I especially felt the stories that brought the scriptures to life for a reader held extra value, even though obvious liberties were taken. If I could fill in the gaps to make a scriptural account seem more complete and memorable to someone else, that was a worthy goal. So again, I embarked on the novel-writing journey. Heroes like Chris Heimerdinger and Heather Moore unknowingly pumped me up. Hmm . . . which scriptural account to study?
I read Sarah by Orson Scott Card and found new inspiration. An Old Testament story seemed the road less traveled. I picked out my character and began my second book. The story of Isaac and Rebekah was the one I wanted to tell. After investing a good amount of time on this project, I learned that Card had just published this very story and expected to do a trilogy of the Women of Genesis. A crushing blow. But I would finish my project anyway and not read his until I had written mine so as not to be too influenced or similar.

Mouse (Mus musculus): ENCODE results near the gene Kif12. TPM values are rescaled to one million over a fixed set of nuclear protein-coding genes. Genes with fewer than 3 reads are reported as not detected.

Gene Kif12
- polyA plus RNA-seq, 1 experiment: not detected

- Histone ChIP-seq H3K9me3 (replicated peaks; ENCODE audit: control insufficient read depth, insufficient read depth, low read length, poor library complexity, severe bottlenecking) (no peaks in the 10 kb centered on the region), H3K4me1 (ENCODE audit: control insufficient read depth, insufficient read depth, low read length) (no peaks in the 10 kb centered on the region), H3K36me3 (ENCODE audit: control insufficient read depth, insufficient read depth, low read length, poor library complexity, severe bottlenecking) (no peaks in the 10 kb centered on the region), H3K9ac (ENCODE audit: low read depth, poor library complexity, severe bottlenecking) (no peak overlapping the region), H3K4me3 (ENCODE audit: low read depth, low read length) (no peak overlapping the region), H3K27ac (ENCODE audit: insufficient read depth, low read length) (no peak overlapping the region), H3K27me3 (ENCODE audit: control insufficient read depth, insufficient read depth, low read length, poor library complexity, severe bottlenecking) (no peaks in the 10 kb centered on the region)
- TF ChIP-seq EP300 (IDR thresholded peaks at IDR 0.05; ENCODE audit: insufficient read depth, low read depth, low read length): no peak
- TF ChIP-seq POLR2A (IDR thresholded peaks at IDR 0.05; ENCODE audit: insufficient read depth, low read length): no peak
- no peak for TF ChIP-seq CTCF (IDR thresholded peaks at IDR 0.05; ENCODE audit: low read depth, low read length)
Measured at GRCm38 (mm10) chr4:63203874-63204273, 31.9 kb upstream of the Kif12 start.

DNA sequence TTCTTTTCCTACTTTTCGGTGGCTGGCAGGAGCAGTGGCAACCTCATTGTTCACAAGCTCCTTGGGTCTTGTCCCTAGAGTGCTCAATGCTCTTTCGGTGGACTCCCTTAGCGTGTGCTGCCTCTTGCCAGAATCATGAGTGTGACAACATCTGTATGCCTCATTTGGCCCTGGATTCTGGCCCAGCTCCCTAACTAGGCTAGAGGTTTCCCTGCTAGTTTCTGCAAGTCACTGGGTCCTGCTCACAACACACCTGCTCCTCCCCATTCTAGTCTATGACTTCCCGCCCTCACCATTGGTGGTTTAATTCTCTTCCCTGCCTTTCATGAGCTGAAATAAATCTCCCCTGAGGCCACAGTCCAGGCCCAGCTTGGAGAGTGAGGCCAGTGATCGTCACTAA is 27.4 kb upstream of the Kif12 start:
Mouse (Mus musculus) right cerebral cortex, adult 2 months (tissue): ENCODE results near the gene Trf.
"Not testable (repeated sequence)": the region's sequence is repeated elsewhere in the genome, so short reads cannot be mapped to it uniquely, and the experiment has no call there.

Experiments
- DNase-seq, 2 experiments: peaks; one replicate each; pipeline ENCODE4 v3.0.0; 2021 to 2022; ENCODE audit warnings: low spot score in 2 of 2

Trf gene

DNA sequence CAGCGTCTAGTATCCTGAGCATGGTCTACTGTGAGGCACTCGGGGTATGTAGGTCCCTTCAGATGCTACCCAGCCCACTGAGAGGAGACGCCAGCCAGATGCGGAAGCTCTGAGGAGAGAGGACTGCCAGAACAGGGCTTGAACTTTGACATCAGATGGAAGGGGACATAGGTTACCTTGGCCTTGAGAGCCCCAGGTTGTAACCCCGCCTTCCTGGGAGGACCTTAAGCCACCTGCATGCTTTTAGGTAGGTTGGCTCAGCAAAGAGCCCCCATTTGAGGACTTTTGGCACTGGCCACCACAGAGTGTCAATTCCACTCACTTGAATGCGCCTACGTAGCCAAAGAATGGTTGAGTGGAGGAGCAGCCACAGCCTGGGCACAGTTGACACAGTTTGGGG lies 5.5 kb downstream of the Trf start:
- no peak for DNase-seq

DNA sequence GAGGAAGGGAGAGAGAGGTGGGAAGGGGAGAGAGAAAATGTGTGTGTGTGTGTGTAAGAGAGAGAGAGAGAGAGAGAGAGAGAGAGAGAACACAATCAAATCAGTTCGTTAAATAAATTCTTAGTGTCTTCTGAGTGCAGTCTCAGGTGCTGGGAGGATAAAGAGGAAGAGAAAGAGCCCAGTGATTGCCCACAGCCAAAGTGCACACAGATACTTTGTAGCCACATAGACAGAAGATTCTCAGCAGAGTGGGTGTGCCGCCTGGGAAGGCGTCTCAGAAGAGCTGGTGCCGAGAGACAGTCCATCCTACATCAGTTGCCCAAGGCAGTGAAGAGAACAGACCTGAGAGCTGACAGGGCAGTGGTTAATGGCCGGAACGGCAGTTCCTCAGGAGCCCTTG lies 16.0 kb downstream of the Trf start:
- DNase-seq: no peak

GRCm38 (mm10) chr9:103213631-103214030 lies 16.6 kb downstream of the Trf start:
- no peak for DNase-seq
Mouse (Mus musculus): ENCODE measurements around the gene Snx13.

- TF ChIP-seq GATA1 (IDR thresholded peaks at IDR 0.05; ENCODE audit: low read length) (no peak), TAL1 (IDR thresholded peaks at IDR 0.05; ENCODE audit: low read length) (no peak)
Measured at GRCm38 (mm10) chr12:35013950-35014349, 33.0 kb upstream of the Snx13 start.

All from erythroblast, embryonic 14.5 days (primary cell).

As it turned out, Card’s version was disturbing to me once he got into marital struggles and Rebekah’s deception with her son Jacob. A prophet and his wife should not have so much conflict! It didn’t feel right to have my marriage better than a prophet’s. But ignorance is bliss. Conflict, I later learned, is an important component to a story. Final revisions were made and I sent off the manuscript to two publishers. Rejection #2. Undaunted, it was time for some specific writing education. Next entry: Joining a Critique Group